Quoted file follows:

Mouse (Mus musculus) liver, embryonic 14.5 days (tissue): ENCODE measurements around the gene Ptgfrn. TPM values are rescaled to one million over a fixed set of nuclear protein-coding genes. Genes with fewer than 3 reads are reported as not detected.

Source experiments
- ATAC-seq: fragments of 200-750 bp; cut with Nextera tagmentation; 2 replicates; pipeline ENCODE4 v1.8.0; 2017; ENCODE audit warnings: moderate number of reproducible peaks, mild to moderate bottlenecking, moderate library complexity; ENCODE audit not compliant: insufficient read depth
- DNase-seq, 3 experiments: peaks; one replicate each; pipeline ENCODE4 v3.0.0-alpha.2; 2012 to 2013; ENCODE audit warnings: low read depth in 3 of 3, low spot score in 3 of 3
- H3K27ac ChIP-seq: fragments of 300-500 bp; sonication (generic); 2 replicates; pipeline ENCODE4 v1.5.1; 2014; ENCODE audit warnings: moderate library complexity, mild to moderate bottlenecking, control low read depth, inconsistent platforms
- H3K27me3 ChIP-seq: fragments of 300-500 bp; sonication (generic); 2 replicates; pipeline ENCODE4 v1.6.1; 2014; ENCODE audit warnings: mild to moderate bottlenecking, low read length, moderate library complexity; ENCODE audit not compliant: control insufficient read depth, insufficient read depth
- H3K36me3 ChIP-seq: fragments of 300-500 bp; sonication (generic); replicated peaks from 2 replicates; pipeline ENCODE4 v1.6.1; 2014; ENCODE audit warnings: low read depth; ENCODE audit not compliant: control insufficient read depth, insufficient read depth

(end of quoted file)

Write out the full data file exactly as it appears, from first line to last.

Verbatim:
Mouse (Mus musculus) liver, embryonic 14.5 days (tissue): ENCODE measurements around the gene Ptgfrn. TPM values are rescaled to one million over a fixed set of nuclear protein-coding genes. Genes with fewer than 3 reads are reported as not detected.

Source experiments
- ATAC-seq: fragments of 200-750 bp; cut with Nextera tagmentation; 2 replicates; pipeline ENCODE4 v1.8.0; 2017; ENCODE audit warnings: moderate number of reproducible peaks, mild to moderate bottlenecking, moderate library complexity; ENCODE audit not compliant: insufficient read depth
- DNase-seq, 3 experiments: peaks; one replicate each; pipeline ENCODE4 v3.0.0-alpha.2; 2012 to 2013; ENCODE audit warnings: low read depth in 3 of 3, low spot score in 3 of 3
- H3K27ac ChIP-seq: fragments of 300-500 bp; sonication (generic); 2 replicates; pipeline ENCODE4 v1.5.1; 2014; ENCODE audit warnings: moderate library complexity, mild to moderate bottlenecking, control low read depth, inconsistent platforms
- H3K27me3 ChIP-seq: fragments of 300-500 bp; sonication (generic); 2 replicates; pipeline ENCODE4 v1.6.1; 2014; ENCODE audit warnings: mild to moderate bottlenecking, low read length, moderate library complexity; ENCODE audit not compliant: control insufficient read depth, insufficient read depth
- H3K36me3 ChIP-seq: fragments of 300-500 bp; sonication (generic); replicated peaks from 2 replicates; pipeline ENCODE4 v1.6.1; 2014; ENCODE audit warnings: low read depth; ENCODE audit not compliant: control insufficient read depth, insufficient read depth